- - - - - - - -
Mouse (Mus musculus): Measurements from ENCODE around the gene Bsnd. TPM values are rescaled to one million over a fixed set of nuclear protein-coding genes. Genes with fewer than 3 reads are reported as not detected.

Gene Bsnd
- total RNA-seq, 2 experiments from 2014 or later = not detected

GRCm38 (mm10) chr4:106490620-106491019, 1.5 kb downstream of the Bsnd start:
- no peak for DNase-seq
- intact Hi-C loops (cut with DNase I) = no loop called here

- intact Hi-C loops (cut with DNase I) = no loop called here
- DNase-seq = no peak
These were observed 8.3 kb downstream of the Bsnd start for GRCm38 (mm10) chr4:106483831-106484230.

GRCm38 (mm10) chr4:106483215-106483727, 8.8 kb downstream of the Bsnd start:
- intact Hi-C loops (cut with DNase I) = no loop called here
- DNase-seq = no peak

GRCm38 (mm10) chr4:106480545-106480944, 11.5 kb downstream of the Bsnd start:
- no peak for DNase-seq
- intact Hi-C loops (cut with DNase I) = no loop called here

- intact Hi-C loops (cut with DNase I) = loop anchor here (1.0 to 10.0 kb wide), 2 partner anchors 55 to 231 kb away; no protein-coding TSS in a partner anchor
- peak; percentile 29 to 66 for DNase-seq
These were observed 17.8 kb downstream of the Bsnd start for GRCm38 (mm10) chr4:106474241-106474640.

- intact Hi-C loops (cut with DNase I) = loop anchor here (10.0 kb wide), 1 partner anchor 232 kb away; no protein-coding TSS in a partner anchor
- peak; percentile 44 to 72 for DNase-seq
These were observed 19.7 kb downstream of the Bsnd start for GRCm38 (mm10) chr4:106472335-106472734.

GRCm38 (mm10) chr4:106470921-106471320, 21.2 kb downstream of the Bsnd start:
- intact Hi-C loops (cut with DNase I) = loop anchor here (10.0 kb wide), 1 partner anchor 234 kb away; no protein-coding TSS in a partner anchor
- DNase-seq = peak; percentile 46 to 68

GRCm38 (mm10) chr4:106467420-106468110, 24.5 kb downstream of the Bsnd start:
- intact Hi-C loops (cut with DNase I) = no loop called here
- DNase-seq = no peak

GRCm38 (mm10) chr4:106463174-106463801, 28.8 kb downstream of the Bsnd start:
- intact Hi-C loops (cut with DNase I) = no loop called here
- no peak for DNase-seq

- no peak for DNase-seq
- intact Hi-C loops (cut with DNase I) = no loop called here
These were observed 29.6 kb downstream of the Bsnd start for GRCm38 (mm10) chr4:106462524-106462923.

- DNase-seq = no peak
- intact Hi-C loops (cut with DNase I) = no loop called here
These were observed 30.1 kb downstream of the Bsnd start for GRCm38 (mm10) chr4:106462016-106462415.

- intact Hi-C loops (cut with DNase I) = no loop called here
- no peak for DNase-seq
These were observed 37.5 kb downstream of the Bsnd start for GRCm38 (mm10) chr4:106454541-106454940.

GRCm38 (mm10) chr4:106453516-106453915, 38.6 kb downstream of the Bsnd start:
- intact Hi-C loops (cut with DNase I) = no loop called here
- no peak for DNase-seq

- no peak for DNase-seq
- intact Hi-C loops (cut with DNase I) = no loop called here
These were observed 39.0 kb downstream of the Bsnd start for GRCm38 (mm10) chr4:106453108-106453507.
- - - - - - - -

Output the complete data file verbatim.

Mouse (Mus musculus): Measurements from ENCODE around the gene Bsnd. TPM values are rescaled to one million over a fixed set of nuclear protein-coding genes. Genes with fewer than 3 reads are reported as not detected.

Gene Bsnd
- total RNA-seq, 2 experiments from 2014 or later = not detected

GRCm38 (mm10) chr4:106490620-106491019, 1.5 kb downstream of the Bsnd start:
- no peak for DNase-seq
- intact Hi-C loops (cut with DNase I) = no loop called here

- intact Hi-C loops (cut with DNase I) = no loop called here
- DNase-seq = no peak
These were observed 8.3 kb downstream of the Bsnd start for GRCm38 (mm10) chr4:106483831-106484230.

GRCm38 (mm10) chr4:106483215-106483727, 8.8 kb downstream of the Bsnd start:
- intact Hi-C loops (cut with DNase I) = no loop called here
- DNase-seq = no peak

GRCm38 (mm10) chr4:106480545-106480944, 11.5 kb downstream of the Bsnd start:
- no peak for DNase-seq
- intact Hi-C loops (cut with DNase I) = no loop called here

- intact Hi-C loops (cut with DNase I) = loop anchor here (1.0 to 10.0 kb wide), 2 partner anchors 55 to 231 kb away; no protein-coding TSS in a partner anchor
- peak; percentile 29 to 66 for DNase-seq
These were observed 17.8 kb downstream of the Bsnd start for GRCm38 (mm10) chr4:106474241-106474640.

- intact Hi-C loops (cut with DNase I) = loop anchor here (10.0 kb wide), 1 partner anchor 232 kb away; no protein-coding TSS in a partner anchor
- peak; percentile 44 to 72 for DNase-seq
These were observed 19.7 kb downstream of the Bsnd start for GRCm38 (mm10) chr4:106472335-106472734.

GRCm38 (mm10) chr4:106470921-106471320, 21.2 kb downstream of the Bsnd start:
- intact Hi-C loops (cut with DNase I) = loop anchor here (10.0 kb wide), 1 partner anchor 234 kb away; no protein-coding TSS in a partner anchor
- DNase-seq = peak; percentile 46 to 68

GRCm38 (mm10) chr4:106467420-106468110, 24.5 kb downstream of the Bsnd start:
- intact Hi-C loops (cut with DNase I) = no loop called here
- DNase-seq = no peak

GRCm38 (mm10) chr4:106463174-106463801, 28.8 kb downstream of the Bsnd start:
- intact Hi-C loops (cut with DNase I) = no loop called here
- no peak for DNase-seq

- no peak for DNase-seq
- intact Hi-C loops (cut with DNase I) = no loop called here
These were observed 29.6 kb downstream of the Bsnd start for GRCm38 (mm10) chr4:106462524-106462923.

- DNase-seq = no peak
- intact Hi-C loops (cut with DNase I) = no loop called here
These were observed 30.1 kb downstream of the Bsnd start for GRCm38 (mm10) chr4:106462016-106462415.

- intact Hi-C loops (cut with DNase I) = no loop called here
- no peak for DNase-seq
These were observed 37.5 kb downstream of the Bsnd start for GRCm38 (mm10) chr4:106454541-106454940.

GRCm38 (mm10) chr4:106453516-106453915, 38.6 kb downstream of the Bsnd start:
- intact Hi-C loops (cut with DNase I) = no loop called here
- no peak for DNase-seq

- no peak for DNase-seq
- intact Hi-C loops (cut with DNase I) = no loop called here
These were observed 39.0 kb downstream of the Bsnd start for GRCm38 (mm10) chr4:106453108-106453507.